The Times newspaper today carries a story by David Sanderson about the problem arising from the siting of the Waugh family graves. As noted in a previous post, the graves are situated in a ha-ha which stands between Waugh’s former house and Combe Florey churchyard. The ha-ha was designed to provide an unobstructed view of the church and village from the house. It uses a steep drop off in elevation from the house (at the top of a hill) to the churchyard (at the bottom) which is held back by a vertical wall. This keeps livestock from wandering from the estate into the churchyard without the need for an ugly fence that would interrupt the view. The family retained ownership of the burial plot at the top of the ha-ha when the house was sold seven years ago. But to access the plot, one must walk across the churchyard, pass through a gate and walk over private land. According to Sanderson:
The ha-ha, is deteriorating badly. Waugh’s family has offered to finance the reconstruction of its wall and the creation of steps in the ha-ha to allow access to the burial plot. They have been unable to act, however, because nobody knows who owns the ha-ha and therefore who should grant permission. “It is bureaucratic obtuseness,” Septimus Waugh, the novelist’s son said. “We want to set steps so that people can come and look at the grave.”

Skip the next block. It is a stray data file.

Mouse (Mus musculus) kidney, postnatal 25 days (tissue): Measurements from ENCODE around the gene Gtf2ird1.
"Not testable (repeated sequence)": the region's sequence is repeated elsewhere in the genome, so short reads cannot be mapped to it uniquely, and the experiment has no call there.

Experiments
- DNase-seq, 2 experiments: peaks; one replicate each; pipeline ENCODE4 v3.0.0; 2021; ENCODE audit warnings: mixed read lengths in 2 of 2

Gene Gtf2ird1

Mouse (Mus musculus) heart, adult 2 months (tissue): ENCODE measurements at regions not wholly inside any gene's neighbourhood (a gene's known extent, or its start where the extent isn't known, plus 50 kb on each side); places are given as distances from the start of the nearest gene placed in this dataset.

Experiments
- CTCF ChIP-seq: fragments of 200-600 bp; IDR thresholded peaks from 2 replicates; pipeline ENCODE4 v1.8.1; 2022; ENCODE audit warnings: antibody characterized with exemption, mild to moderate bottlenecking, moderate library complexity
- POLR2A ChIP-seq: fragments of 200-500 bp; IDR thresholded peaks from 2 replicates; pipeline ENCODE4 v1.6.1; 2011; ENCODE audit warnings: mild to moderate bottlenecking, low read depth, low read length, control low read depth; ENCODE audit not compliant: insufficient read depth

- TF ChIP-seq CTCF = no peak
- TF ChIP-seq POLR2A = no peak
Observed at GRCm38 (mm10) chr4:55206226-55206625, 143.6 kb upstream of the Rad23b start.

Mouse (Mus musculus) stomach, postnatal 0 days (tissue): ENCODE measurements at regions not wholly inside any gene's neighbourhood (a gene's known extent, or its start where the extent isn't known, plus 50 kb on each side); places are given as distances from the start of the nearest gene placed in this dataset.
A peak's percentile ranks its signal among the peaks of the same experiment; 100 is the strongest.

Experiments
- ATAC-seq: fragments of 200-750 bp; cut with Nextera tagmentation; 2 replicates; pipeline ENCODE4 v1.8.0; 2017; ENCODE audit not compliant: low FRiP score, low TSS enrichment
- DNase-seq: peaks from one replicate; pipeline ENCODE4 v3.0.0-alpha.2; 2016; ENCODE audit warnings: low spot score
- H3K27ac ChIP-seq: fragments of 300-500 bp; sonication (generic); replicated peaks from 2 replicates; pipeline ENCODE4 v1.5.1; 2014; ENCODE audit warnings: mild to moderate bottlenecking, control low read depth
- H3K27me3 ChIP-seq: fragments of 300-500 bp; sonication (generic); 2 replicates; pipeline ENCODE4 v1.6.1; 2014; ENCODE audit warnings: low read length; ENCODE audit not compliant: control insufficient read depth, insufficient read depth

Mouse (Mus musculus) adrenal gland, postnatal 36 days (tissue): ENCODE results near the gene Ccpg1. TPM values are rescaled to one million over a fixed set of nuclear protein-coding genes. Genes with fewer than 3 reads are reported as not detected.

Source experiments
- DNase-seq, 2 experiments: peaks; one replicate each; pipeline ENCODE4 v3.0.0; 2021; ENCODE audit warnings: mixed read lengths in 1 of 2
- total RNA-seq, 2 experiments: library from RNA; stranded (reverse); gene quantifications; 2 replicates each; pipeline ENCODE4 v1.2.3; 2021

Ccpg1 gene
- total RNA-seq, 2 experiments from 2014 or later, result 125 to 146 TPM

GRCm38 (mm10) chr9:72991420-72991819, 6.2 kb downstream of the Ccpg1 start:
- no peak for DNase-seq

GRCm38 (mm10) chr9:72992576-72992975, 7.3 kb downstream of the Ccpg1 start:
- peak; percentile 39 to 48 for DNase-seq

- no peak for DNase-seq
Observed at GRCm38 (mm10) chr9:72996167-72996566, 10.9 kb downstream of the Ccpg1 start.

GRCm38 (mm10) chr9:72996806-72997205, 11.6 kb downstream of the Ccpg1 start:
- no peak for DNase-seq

If the ha-ha is owned by the church, a “faculty” would be required from the Bishop of Bath and Wells for any alterations. If it belongs to the landowner, Lady Teresa, planning permission would be needed from Taunton council because it is part of the curtilage of a Grade I listed church. Planning officials have told Mr Waugh that the family may or may not need the council’s permission. Lady Teresa did try in 2008 to repair the wall, Mr Waugh said, but a church warden chased her builder off the grounds. One planning official told Mr Waugh that he did not think that the author would want to be part of the churchyard given that he was Catholic. “But most Catholics are buried in Anglican churchyards,” Mr Waugh said.
“One of the reasons it has become a problem is the degree that Evelyn Waugh scholars come across from the United States.” He said the home’s new owners were willing to let people walk through their land but “quite reasonably” objected to being abused for not tending to the land beyond the grave. Mr Waugh said that one reason the authorities had failed to work out who owns the ha-ha was the “popular perception that our father was a monster, [a point he refutes]. The church did not respond to requests for a comment.
Why not ask both the Bishop and the Council to grant permission “to the extent necessary” and get on with it? Thanks to our friends in Kilburn for sending a copy of the article.